Editor's Column | On to a New Year

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Literally hours before we send the final pages of this issue to the printer, the final curtain has come down on the ninth annual AKC/Eukanuba National Championship, held again this year in our neighborhood in Long Beach, California. We’ve reported on the finalists in the regular conformation, the Bred-by-Exhibitor competition and the Eukanuba World Challenge on page 22, and we’ll have complete coverage of the entire five days in Long Beach, as well as the four Southern California shows the preceding weekend, in the next issue of DR. But I want to be sure to mention that also announced on the weekend was the honoree named AKC Breeder of the Year, Claudia Orlandi of Topsfield Basset Hounds.

Dr. Orlandi was selected from an impressive group of breeders, one representing each of the Groups, which included Leslie Russell of Avon Farm Irish Setters, Judy Cooper of Tip’N Chip Great Pyrenees, Maripi Wooldridge of Terrydale Airedale Terriers, David Fitzpatrick of Pequest Pekingese,

Jean and Bob Hetherington of Hetherbull Bulldogs and Michelle Edling of Sky Acres Belgian Tervuren. Dr. Orlandi is the seventh individual or couple to be named AKC Breeder of the Year and we congratulate her on this achievement.

MY APOLOGIES

I owe an apology to Walter Goodman. In my coverage of the Montgomery County show in the November DR, I mentioned the hard work and dedication of Dr. Josephine Deubler, Montgomery’s Show Chair for almost 30 years, as well as several other devoted members who have given so much to putting on this show, but I failed to mention that Walter Goodman has not only been president of Montgomery since 1986, he has been as active a part of putting on their magnificent shows for all those years — and probably many more — as anyone I mentioned. During the years that Dr. Deubler was Show Chairman, she and Walter conferred often — sometimes on a daily basis and sometimes many times a day! — and worked together consistently regarding the many details that go into putting on a show of this magnitude. So it is a very sincere and humble apology that I offer to Walter for failing to mention the role he has played for so many years in putting on what is one the most loved dog shows in America.

TAKE HEED

Seldom do so many people give duplicate answers as those who responded to our “5 Minutes With…” questions for American judges in this issue. Of the 10 judges we asked about their pet peeves, five mentioned the use — well, I have to call it mis-use — of bait by those showing dogs to them. So at the shows the past two weeks I watched to see if I could tell what they were talking about. This is an issue that isn’t that familiar to me personally because for several years Poodles are the only breed I’ve shown, and Poodles are shown quite differently than most of the Working, Sporting, Hound and Terrier breeds. Seldom does someone showing a Poodle rely very heavily on bait in the ring, and when it is used it is rather sparing. I say “seldom” although it’s tempting to say never, but I’m sure there might be someone who baits a Poodle the same way they would an Akita, or a Boxer.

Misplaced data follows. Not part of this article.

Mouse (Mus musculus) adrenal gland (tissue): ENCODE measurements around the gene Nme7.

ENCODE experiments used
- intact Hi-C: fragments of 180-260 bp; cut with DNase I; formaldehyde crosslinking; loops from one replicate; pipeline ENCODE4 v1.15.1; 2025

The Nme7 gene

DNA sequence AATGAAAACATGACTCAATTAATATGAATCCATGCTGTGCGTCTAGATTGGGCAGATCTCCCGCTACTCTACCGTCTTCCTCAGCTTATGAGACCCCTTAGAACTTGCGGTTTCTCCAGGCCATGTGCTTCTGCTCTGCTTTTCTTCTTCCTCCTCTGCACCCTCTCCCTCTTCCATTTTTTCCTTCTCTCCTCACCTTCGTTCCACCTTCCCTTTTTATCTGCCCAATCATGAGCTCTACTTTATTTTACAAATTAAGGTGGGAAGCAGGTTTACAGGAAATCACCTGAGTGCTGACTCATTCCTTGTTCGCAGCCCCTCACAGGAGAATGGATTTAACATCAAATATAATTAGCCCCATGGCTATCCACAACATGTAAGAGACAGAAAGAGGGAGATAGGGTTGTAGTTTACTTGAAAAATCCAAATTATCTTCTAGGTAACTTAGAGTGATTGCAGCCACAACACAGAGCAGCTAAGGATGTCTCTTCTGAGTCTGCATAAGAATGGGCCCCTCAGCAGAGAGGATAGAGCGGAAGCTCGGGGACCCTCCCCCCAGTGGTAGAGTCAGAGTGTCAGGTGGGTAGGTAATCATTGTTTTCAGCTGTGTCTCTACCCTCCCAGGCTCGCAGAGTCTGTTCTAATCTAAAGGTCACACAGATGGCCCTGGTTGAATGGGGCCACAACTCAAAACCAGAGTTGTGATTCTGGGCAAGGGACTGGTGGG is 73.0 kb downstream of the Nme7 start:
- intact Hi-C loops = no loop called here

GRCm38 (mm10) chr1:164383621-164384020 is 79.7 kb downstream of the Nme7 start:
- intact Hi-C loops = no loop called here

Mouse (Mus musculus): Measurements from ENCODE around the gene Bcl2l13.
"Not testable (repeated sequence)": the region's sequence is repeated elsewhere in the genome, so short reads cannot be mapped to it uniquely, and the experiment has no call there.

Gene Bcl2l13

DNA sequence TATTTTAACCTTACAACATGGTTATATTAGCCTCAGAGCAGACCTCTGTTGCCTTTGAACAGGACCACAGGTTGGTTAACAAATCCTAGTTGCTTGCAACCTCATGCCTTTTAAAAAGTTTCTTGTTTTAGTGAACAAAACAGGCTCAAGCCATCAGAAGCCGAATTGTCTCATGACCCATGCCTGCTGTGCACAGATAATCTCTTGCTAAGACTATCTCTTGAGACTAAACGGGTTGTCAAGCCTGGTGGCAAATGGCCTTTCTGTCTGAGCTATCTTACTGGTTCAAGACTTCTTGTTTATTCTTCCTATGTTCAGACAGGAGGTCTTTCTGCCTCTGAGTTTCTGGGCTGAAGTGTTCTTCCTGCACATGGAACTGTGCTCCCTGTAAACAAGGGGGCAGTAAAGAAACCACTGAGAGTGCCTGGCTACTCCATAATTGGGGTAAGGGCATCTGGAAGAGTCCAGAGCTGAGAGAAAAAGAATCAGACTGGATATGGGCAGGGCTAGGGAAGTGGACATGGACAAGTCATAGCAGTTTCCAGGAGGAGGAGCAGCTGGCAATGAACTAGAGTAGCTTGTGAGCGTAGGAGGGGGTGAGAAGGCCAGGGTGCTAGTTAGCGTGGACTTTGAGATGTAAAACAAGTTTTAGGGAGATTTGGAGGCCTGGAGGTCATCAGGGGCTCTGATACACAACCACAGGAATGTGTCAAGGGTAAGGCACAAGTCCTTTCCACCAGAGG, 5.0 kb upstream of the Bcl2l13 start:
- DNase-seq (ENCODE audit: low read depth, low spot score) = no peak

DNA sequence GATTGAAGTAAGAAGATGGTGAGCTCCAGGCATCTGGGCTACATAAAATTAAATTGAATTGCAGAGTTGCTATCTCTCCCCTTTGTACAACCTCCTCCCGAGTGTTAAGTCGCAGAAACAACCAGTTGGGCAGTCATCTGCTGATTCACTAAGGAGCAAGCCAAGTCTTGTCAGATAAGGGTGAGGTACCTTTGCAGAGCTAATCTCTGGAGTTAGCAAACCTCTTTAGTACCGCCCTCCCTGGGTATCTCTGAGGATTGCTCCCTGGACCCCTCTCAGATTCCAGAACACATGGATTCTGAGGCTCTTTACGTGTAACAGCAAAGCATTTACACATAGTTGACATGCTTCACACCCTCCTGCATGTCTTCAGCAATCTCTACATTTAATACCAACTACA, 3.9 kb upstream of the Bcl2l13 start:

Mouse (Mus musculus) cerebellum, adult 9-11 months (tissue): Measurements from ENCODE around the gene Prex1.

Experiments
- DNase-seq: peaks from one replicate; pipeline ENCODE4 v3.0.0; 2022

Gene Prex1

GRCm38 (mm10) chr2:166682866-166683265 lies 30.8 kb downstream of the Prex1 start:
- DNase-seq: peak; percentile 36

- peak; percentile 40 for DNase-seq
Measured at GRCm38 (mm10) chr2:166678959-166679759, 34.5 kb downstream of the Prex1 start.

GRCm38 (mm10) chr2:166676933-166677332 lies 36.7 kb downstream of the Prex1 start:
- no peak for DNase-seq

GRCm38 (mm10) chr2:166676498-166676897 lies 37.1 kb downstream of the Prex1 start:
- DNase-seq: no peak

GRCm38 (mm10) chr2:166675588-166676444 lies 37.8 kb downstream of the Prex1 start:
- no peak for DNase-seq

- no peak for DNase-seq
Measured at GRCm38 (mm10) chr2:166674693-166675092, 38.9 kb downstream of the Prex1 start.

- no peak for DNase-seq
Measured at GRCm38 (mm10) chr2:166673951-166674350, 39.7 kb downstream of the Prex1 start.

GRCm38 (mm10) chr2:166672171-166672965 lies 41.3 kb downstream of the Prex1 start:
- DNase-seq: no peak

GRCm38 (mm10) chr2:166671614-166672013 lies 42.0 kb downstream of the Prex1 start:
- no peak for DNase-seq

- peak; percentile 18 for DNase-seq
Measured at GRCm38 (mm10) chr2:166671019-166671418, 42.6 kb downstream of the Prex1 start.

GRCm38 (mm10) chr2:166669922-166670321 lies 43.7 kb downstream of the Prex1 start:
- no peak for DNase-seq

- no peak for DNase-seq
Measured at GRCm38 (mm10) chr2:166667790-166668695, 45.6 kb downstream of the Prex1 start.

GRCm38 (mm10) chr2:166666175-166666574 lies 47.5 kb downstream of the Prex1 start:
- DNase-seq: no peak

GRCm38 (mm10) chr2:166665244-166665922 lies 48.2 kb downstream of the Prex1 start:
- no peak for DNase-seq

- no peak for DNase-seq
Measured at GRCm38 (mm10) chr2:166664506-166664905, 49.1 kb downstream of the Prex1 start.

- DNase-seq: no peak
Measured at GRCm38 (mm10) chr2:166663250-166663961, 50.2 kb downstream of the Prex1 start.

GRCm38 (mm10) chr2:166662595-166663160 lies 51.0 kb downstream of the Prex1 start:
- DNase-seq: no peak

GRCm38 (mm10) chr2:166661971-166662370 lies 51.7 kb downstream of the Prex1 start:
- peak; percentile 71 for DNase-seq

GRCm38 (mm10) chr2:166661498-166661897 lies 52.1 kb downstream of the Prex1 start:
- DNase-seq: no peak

Anyway, I ring stewarded at one of these recent shows, primarily for Working breeds, and sure enough I had no trouble at all seeing just what these judges refer to: handler after handler, whether an owner, a professional or an amateur exhibitor, more or less constantly fed their dogs while in the ring, in particular while the judges were examining the dogs. I feel certain that in many cases this has become such a habit that the handlers don’t even realize they’re doing it, but how annoying it must be to try to examine a mouth when the dog has just taken a bite of liver or chicken. And how overwhelmingly annoying it must be about the hundredth time it happens during a day’s judging. I decided to alert everyone who shows dogs to the frequency at which this is mentioned so that we’ll all be more aware of how and when we feed (or bait, although they really are not the same thing) our dogs in the ring. Next time you show your dog just give it some thought, and try to see from the judge’s perspective the times when it would be inopportune for the dog to be chewing on a hunk of liver or a bite of cheese or hot dog. And while we’re at it, let’s also think a little more about the second frequently mentioned subject: moving dogs around the ring at a faster — sometimes much faster — pace than is natural for the breed. This subject also came up several times at the past few shows, and all of the people discussing it agree that this is a rampant problem. Not only does it do a disservice to the particular dog being judged, it also contributes to the genericization of our breeds. Judges become accustomed to that which they observe over and over again, and if 99 out of 100 Shih Tzus or Cairns or Wire Fox Terriers are raced around the ring at break-neck speed, eventually judges become inured to it. The last thing we want is for judges to expect something from our breeds that is atypical! The speed at which dogs are moved around the ring is not, of course, a new topic, but it is one of which we must be mindful.

As we close 2009 and head into 2010, all of us at Dogs in Review wish everyone a happy and healthy New Year, in which we as a fancy make positive progress in our many engagements and battles. I hope you enjoy our Annual issue.

Christi McDonald, Editor


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